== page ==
mon 04/07/2022

Bert and Dickie, BBC One | reviews, news & interviews

Bert and Dickie, BBC One

Bert and Dickie, BBC One

Sepia-tinted Olympian drama embellishes a true story of class divisions on the river

Matt Smith and Sam Hoare as Olympic oarsmen Bert Bushnell and Dickie Burnell

Nearly there. In one more day the phoney Games will be over and the real drama can begin. For the past weeks the television schedules have jostled with documentaries about past Olympians and current ones, while Chariots of Fire has been going for gold in both the theatre and the multiplex. There was just time last night for one final Olympic story to be smuggled under the wire.

The remit of Bert and Dickie seemed clear: to remind us that we’ve done all this before, in much more trying circumstances, and the whole thing united the nation in a warm glow. So there.

The on dit is that Team GB does best when sitting down: ridin’, pedallin’, boatin’ etc. In fact, until Steve Redgrave embarked on his long trawl for medals in 1984, British rowers had not podiumed - to use one of several horrific noun-to-verb neologisms we're all going to have to live with - since 1948. That was the London Games, the first since Hitler’s Berlin Olympiad in 1936 and put on in trying circumstances: no cash in the kitty, rationing even for competitors, and a fear that no one would turn up to watch. There was also an age-old handicap for the British double sculls Bert Bushnell and Dickie Burnell: they came from either side of England’s social divide.

Inside the boat, there was a battle between the silver spoon and the chip on the shoulder

Burnell was a card-carrying Etonian, a member of Henley’s exclusive Leander Club, and had a cushy job with The Thunderer, while Bushnell came from the other side of the tracks and pushed papers around in some sort of office. They were thrown into the boat together with only six weeks to prepare for victory. So this was a drama partly about rowing – sculling, to be specific, as both chaps pulled two oars each – but also about the new postwar dispensation in which the classes were no longer confined to their own lanes like the modern motorist in London.

Scriptwriter William Ivory asked every evailable fact to carry the freight expected of it. Thus young man on the make Bushnell (Matt Smith), eager to make his way forward (or technically, backwards) as a single sculler was gobbily narked to be put in a pair, while blue-blooded lunk Dickie Burnell (Sam Hoare) was selected more on entitlement than merit. Inside the boat, in short, there was a battle between the silver spoon and the chip on the shoulder. Indeed the only thing uniting both oarsmen was the burden of paternal expectation: Burnell senior (Geoffrey Palmer doing his thing), himself a multiple medallist, took the view that victory was some sort of family heirloom: “You’re a Burnell,” he advised by way of pep talk, “that’s all the impetus you need.” Bushnell carried around with him the taint of his own father’s past racing on the Thames as – do hold the word between tongs - a professional.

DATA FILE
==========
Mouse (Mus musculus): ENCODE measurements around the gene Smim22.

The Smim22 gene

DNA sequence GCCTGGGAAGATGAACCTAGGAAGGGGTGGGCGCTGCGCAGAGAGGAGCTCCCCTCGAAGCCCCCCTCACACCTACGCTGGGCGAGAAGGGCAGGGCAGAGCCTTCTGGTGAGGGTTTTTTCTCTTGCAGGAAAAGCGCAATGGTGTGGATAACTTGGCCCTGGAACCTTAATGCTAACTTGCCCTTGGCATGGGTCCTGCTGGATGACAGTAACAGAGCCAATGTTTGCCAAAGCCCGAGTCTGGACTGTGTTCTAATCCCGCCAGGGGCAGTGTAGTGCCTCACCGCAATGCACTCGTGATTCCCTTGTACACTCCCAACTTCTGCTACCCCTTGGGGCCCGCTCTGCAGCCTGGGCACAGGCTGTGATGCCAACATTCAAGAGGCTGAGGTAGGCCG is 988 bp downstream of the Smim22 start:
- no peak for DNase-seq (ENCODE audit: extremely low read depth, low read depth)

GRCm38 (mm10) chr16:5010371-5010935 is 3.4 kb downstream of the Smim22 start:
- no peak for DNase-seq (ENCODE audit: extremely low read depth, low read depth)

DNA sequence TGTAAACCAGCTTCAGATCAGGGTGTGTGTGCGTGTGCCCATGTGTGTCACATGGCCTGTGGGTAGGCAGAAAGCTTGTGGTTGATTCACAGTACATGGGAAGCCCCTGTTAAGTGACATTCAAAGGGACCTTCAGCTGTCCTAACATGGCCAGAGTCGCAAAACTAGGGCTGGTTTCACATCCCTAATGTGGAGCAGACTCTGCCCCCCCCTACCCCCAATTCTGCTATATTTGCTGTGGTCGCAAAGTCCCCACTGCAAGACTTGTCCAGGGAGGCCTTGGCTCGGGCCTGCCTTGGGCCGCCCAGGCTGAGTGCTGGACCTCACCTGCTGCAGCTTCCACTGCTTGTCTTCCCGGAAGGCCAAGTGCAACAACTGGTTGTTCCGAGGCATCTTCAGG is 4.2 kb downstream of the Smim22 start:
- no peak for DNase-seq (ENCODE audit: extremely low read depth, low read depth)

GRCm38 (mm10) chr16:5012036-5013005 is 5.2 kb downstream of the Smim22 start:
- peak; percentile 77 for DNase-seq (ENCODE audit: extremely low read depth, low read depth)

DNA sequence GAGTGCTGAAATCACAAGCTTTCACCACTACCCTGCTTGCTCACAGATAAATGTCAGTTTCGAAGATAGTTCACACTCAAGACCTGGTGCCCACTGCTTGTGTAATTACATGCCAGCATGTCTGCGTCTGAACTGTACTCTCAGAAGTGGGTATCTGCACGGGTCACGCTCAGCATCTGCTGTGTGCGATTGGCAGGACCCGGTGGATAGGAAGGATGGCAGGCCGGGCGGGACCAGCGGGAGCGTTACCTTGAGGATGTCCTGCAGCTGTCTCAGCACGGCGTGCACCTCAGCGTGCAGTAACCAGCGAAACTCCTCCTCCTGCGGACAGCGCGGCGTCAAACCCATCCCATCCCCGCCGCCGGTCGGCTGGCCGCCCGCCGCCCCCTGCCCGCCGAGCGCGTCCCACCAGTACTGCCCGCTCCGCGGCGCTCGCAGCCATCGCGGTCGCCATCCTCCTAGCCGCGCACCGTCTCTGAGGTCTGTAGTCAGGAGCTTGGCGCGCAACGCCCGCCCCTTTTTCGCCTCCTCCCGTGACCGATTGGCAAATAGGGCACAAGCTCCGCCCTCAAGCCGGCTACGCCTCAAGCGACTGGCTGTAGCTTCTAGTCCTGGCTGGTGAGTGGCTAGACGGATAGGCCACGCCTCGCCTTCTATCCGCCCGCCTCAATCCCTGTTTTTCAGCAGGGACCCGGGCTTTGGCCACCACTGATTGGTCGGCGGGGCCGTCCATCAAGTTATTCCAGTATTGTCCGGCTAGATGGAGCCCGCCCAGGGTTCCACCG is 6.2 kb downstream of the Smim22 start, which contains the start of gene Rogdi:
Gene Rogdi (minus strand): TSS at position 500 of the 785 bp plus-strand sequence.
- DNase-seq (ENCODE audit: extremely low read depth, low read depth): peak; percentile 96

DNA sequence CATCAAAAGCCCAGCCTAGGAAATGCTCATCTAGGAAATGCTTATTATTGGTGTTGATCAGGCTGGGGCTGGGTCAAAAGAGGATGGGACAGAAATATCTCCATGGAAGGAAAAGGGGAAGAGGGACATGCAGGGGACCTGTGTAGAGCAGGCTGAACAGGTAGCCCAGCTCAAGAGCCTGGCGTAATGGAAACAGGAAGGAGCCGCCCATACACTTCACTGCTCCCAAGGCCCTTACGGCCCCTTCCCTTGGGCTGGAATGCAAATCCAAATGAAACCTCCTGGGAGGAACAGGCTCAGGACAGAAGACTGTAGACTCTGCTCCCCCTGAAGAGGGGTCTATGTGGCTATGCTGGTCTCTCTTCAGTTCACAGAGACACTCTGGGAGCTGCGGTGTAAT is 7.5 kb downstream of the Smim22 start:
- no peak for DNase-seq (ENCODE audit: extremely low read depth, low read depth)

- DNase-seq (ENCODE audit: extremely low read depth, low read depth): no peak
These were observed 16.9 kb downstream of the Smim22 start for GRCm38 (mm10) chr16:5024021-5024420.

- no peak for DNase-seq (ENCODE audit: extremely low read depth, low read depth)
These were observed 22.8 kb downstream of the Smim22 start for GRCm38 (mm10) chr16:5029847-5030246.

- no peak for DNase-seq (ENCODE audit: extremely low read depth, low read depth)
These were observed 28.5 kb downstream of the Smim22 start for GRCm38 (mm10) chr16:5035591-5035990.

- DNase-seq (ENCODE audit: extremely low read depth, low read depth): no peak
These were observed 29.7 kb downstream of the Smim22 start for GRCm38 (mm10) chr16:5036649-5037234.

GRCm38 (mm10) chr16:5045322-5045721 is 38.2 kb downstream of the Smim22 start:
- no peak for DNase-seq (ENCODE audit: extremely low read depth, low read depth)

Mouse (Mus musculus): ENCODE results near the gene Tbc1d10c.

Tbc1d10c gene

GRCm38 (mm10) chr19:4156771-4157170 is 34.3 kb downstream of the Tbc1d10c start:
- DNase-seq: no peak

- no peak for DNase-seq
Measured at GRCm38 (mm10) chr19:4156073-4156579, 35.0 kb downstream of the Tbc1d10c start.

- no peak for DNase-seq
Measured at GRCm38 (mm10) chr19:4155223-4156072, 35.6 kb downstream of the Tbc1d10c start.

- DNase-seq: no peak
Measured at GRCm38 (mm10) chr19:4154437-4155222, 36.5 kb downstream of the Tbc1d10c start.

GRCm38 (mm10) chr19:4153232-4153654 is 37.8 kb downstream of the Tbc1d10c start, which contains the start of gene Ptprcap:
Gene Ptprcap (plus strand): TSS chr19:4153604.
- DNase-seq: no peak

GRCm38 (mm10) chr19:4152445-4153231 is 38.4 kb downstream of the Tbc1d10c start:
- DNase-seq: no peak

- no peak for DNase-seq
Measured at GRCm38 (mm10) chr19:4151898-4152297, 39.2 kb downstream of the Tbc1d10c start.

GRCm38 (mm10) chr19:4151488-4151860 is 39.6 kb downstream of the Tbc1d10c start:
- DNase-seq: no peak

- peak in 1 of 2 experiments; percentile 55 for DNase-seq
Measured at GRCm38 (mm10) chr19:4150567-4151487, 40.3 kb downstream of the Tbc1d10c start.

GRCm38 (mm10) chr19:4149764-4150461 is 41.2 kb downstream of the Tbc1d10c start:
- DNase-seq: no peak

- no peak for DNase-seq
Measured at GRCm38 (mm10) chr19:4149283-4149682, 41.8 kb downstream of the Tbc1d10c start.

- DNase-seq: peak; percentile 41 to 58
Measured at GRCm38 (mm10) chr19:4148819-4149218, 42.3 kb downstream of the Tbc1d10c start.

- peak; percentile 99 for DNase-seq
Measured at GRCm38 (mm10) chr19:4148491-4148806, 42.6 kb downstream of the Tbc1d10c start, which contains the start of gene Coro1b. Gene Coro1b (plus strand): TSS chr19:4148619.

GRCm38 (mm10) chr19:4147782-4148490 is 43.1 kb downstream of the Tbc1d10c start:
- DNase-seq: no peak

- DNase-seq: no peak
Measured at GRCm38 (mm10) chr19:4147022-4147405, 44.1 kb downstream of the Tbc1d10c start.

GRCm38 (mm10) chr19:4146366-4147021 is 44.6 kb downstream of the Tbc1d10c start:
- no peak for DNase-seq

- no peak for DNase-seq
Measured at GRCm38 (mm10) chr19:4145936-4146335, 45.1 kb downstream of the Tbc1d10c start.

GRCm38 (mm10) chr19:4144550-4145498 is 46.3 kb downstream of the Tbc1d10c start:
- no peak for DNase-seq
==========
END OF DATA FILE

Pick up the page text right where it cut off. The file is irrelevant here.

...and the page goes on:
Meanwhile, somewhere in Whitehall, chaps with titles were struggling to pull the whole show together on a shoestring so as to avoid the humiliation of the Yanks stepping in - “rather as they had done in the war”, as one earl helpfully reminded another. A podgy meritocrat in the corner – name of Harold Wilson – suggested that there was “never a better opportunity to develop the tourist trade”. In a dangling subplot illustrating the austerity which gave its name to the ’48 Olympiad, an American oarsman lodging with Burnell’s old coach was treated to all the family’s meat ration, while Dickie’s mostly pointless Scottish fiancée (Sara Vickers, pictured above) treated him to a lunchpack of tripe-and-onion sandwich.

This was an embellished and half-remembered tale about meritocratic Britain’s postwar birth pangs. If parallels were quietly signposted between the London Games of then and now, some things about sporting dramas never change: the plot’s drive for the line consists of obstacles to be overcome, the impotent nailbiting of the supporters, the manipulative climax. The result was stirring but - unlike actual sport with its known unknowns - deeply unsurprising. Now let the real sitting down begin.

Follow @JasperRees on Twitter

This was a drama about the new postwar dispensation in which the classes were no longer confined to their own lanes like the modern motorist in London

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